WESTMORE — On Saturday at around 6:30 p.m. State Police responded to a motor vehicle rollover crash on Vermont Route 5A in Westmore.
Michaela Palmer, 23, of Coventry, identified herself as the operator of the vehicle.
Palmer told police that she hit a patch of ice just before the crash. She stated that the car rolled over while she was driving through a sharp curve in the road.
Trooper Debra Munson of the Vermont State Police spoke with Palmer during an investigation at the scene of the accident, and determined that intoxication may have been to blame for the crash. She had Palmer perform a field sobriety test.
Palmer was subsequently transported to the Derby Barracks where she was processed for suspicion of DUI, and refusal to take a chemical intoxication test.
Vermont, like all other states, abides by Implied Consent Laws, which means that anyone who chooses to operate a vehicle is automatically subject to state chemical testing for Driving Under the Influence (DUI). Because a breath test is the only chemical intoxication test that can be administered on the roadside, it is the most commonly used, and therefore, the most commonly refused test.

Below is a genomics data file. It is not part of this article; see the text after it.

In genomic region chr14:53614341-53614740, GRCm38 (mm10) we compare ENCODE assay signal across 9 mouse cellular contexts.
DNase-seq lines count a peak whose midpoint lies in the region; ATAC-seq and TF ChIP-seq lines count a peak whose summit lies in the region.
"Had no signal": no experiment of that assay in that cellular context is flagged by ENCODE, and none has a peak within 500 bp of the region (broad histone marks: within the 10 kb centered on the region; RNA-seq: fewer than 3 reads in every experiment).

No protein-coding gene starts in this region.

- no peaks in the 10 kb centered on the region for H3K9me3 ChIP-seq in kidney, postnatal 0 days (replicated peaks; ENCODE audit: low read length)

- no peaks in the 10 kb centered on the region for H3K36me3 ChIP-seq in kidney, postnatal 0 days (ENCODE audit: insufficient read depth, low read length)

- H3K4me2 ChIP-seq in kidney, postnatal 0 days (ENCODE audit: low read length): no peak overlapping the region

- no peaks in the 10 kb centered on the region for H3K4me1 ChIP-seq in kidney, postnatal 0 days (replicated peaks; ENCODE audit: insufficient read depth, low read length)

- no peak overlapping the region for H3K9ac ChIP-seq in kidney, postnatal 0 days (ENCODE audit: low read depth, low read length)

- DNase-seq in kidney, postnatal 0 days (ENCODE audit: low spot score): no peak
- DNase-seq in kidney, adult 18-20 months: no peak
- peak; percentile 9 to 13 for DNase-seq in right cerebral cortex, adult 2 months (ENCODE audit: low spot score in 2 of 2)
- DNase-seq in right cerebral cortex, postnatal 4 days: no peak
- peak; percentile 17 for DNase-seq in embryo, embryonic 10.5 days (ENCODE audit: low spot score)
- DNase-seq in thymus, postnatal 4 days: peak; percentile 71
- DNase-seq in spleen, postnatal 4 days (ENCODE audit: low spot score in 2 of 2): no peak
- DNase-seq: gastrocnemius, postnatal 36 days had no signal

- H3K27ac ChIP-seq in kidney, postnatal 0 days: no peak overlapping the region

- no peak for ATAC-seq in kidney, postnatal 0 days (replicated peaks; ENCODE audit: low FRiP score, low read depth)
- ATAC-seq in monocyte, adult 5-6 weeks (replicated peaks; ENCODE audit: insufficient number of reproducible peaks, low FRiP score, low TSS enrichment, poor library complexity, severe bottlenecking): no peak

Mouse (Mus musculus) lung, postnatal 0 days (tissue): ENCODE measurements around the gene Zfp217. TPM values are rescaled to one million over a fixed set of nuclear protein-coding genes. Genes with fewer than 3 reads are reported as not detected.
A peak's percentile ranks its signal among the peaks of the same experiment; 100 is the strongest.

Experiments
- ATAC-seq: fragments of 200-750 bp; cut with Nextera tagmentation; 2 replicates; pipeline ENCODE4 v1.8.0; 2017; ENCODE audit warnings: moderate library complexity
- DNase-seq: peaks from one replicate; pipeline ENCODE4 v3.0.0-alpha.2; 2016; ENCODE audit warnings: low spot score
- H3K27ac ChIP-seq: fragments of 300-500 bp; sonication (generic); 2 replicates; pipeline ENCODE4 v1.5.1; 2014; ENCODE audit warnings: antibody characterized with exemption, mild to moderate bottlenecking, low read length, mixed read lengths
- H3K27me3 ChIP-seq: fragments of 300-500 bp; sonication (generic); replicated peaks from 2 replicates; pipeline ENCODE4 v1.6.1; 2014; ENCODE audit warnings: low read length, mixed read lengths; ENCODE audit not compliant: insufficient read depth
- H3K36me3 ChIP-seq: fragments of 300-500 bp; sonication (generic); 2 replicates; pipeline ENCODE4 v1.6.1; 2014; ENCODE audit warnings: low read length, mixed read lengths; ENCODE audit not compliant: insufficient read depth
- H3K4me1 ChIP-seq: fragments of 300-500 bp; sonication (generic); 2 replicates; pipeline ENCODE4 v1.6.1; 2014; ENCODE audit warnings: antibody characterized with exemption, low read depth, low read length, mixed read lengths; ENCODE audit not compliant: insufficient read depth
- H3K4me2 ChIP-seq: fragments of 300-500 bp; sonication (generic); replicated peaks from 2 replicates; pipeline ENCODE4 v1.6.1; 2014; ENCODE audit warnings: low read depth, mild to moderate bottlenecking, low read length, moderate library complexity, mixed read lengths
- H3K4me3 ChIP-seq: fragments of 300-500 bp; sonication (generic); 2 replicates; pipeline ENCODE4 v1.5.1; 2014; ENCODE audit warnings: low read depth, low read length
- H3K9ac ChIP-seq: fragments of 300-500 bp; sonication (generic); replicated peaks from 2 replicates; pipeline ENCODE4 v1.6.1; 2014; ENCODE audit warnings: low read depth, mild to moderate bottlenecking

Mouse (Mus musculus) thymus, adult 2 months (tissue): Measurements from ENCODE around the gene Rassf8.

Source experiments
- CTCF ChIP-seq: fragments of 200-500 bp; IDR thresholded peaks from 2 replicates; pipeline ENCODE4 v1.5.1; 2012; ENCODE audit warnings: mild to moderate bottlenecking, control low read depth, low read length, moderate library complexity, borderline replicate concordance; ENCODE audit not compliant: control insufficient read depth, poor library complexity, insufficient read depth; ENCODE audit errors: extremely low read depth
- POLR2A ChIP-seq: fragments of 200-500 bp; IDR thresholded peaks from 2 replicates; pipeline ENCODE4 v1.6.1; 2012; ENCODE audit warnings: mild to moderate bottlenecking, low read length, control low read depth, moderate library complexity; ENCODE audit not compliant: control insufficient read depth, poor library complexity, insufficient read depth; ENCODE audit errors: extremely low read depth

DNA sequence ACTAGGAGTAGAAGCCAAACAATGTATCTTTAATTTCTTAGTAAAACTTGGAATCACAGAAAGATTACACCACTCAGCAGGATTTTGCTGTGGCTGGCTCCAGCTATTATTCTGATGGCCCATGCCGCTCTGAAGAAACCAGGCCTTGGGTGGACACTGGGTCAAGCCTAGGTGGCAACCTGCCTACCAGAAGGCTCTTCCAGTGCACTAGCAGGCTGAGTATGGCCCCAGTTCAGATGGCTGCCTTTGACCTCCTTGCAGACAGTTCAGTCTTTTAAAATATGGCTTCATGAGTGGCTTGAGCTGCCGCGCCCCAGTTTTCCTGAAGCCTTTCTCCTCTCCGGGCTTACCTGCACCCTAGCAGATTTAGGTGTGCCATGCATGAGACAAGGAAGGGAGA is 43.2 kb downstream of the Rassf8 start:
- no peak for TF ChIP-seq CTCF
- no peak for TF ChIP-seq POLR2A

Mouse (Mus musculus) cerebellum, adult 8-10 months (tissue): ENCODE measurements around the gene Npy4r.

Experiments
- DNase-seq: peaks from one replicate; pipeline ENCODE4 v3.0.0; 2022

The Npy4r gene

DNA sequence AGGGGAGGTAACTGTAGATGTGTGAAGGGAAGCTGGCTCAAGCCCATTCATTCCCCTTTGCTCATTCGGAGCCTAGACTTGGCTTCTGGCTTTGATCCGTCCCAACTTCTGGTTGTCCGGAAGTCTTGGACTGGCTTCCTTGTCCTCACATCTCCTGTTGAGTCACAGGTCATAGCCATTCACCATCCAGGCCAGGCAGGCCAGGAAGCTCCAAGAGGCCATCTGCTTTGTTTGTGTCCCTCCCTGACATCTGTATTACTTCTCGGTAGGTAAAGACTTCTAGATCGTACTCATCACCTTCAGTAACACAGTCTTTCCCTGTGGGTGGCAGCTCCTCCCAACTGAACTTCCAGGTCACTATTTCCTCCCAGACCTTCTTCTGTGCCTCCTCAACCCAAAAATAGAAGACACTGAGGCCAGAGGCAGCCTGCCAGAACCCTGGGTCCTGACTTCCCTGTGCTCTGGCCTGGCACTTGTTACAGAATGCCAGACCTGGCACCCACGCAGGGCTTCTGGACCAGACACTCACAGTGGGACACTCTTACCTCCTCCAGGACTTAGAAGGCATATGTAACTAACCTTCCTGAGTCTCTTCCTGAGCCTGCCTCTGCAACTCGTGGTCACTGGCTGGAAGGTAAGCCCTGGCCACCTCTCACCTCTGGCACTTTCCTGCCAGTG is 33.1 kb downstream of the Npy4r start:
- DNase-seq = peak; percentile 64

Despite the Implied Consent Law, drivers still have to agree to testing before a breath test can be conducted. So technically, a driver can refuse testing, but the consequences for doing so are harsh and sometimes far outweigh a DUI conviction in and of itself.Are you on Instagram? Cool. So are we. CLICK HERE to follow us for a behind the scenes look at Newport Dispatch.